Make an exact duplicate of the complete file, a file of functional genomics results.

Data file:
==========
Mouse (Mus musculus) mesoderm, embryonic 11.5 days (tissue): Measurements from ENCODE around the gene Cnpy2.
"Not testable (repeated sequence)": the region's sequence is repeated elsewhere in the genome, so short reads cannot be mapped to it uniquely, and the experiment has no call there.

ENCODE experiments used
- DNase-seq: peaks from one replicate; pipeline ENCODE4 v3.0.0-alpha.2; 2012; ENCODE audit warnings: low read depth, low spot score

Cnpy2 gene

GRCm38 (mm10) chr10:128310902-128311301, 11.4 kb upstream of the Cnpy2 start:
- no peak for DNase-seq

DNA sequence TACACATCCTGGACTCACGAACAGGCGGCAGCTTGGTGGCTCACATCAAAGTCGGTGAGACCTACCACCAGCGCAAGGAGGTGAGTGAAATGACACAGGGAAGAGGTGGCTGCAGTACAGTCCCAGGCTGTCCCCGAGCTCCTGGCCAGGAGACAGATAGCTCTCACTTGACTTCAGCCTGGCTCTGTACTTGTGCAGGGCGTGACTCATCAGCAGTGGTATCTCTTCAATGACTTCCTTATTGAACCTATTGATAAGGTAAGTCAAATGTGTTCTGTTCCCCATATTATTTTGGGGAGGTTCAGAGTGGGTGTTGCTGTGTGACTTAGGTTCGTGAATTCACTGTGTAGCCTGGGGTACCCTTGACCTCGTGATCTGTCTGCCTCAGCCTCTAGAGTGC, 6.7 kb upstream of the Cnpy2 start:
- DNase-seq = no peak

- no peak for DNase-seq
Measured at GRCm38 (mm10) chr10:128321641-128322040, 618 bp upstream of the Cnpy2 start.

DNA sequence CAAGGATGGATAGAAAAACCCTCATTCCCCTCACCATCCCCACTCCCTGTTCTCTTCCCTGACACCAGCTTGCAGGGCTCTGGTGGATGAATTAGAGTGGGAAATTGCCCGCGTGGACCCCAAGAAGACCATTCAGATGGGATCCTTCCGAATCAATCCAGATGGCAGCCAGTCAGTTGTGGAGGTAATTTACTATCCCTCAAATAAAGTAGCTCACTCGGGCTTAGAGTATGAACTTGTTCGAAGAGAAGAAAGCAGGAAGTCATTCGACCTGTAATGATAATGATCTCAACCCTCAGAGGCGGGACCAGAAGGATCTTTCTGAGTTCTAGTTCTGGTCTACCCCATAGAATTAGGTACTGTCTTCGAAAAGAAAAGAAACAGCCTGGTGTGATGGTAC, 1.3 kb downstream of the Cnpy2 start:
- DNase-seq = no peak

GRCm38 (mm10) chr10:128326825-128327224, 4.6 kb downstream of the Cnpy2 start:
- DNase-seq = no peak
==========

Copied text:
Mouse (Mus musculus) mesoderm, embryonic 11.5 days (tissue): Measurements from ENCODE around the gene Cnpy2.
"Not testable (repeated sequence)": the region's sequence is repeated elsewhere in the genome, so short reads cannot be mapped to it uniquely, and the experiment has no call there.

ENCODE experiments used
- DNase-seq: peaks from one replicate; pipeline ENCODE4 v3.0.0-alpha.2; 2012; ENCODE audit warnings: low read depth, low spot score

Cnpy2 gene

GRCm38 (mm10) chr10:128310902-128311301, 11.4 kb upstream of the Cnpy2 start:
- no peak for DNase-seq

DNA sequence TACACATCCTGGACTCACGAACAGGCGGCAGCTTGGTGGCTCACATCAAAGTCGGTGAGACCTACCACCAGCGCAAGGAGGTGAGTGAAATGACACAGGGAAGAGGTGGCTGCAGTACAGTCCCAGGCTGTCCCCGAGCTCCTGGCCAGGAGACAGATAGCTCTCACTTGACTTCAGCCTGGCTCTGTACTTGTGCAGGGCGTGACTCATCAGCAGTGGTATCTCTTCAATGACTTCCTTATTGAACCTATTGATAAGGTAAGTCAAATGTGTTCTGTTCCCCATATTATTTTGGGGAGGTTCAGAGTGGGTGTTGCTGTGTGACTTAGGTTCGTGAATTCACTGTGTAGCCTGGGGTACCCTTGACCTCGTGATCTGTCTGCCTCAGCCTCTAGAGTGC, 6.7 kb upstream of the Cnpy2 start:
- DNase-seq = no peak

- no peak for DNase-seq
Measured at GRCm38 (mm10) chr10:128321641-128322040, 618 bp upstream of the Cnpy2 start.

DNA sequence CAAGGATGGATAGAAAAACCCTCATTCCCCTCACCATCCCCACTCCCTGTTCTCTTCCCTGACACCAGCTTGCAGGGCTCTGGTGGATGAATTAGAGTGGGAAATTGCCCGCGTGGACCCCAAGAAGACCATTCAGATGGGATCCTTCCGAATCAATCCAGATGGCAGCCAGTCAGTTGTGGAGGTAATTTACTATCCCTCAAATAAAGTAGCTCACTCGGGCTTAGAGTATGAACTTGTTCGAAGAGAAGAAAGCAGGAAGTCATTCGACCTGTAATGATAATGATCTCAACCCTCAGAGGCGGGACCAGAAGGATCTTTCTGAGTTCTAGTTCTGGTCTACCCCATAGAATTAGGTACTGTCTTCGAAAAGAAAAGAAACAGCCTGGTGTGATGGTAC, 1.3 kb downstream of the Cnpy2 start:
- DNase-seq = no peak

GRCm38 (mm10) chr10:128326825-128327224, 4.6 kb downstream of the Cnpy2 start:
- DNase-seq = no peak